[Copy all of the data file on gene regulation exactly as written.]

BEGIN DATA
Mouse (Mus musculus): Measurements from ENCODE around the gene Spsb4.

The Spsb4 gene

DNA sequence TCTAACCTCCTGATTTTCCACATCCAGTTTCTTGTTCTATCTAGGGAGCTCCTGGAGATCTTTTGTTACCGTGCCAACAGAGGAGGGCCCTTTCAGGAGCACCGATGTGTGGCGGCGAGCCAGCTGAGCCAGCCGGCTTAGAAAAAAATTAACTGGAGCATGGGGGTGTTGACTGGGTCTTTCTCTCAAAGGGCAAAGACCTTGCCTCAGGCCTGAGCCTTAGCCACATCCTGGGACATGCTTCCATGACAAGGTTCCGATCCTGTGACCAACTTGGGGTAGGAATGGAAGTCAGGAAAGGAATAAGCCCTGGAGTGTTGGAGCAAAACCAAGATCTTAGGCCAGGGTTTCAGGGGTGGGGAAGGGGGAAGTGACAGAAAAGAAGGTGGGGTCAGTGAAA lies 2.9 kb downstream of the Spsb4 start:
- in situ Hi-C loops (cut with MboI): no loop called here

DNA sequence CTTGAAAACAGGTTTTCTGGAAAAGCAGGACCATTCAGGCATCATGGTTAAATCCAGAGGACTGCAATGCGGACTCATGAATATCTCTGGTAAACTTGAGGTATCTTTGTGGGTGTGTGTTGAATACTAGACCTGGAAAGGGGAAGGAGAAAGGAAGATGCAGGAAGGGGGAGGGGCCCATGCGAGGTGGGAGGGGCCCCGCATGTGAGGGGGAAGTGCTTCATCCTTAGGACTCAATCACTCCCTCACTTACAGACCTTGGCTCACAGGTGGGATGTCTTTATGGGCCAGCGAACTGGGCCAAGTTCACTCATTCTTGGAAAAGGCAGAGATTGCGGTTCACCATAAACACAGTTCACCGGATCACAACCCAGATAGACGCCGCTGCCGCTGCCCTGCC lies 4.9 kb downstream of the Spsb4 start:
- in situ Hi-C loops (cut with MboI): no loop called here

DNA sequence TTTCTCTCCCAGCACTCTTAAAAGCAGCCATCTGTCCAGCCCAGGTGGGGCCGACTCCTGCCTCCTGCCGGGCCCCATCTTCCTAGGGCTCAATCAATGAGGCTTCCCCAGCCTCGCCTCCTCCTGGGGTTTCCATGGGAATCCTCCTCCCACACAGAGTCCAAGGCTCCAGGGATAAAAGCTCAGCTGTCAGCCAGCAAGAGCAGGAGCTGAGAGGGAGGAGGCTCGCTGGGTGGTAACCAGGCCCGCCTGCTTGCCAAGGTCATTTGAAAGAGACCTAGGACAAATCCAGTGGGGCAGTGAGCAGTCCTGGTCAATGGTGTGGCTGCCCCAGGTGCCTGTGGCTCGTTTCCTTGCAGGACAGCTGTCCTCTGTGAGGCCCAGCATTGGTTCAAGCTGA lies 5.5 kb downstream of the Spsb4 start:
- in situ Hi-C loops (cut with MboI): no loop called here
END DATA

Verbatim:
Mouse (Mus musculus): Measurements from ENCODE around the gene Spsb4.

The Spsb4 gene

DNA sequence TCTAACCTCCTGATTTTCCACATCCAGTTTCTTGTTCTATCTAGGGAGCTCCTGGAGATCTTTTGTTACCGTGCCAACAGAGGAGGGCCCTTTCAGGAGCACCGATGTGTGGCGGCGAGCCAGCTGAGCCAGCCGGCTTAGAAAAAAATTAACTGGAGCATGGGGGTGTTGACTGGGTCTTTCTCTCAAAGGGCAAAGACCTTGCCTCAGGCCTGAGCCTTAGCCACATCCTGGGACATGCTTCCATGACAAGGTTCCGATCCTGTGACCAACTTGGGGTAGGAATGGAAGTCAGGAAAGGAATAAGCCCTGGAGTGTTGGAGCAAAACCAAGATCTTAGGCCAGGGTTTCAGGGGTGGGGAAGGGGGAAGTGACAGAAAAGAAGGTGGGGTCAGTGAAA lies 2.9 kb downstream of the Spsb4 start:
- in situ Hi-C loops (cut with MboI): no loop called here

DNA sequence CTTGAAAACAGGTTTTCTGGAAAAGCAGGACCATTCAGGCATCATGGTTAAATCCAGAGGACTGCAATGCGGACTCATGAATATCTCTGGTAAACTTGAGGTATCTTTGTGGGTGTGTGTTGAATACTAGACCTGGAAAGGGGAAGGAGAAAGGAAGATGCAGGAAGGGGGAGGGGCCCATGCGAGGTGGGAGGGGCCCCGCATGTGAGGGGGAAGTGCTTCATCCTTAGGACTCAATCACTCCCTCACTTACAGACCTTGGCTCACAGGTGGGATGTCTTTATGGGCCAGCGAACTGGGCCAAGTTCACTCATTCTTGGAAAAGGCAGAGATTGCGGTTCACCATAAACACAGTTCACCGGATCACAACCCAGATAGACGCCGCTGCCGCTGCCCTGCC lies 4.9 kb downstream of the Spsb4 start:
- in situ Hi-C loops (cut with MboI): no loop called here

DNA sequence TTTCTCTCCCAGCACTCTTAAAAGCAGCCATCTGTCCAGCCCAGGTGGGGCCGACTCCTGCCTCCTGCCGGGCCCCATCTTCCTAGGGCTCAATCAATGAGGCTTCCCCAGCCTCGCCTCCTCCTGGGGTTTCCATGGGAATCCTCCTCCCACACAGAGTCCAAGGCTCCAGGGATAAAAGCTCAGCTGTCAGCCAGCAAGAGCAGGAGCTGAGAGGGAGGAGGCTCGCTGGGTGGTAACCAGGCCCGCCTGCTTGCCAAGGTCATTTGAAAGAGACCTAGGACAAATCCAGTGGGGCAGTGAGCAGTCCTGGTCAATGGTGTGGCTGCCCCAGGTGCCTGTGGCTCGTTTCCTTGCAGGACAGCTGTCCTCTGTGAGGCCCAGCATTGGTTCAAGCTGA lies 5.5 kb downstream of the Spsb4 start:
- in situ Hi-C loops (cut with MboI): no loop called here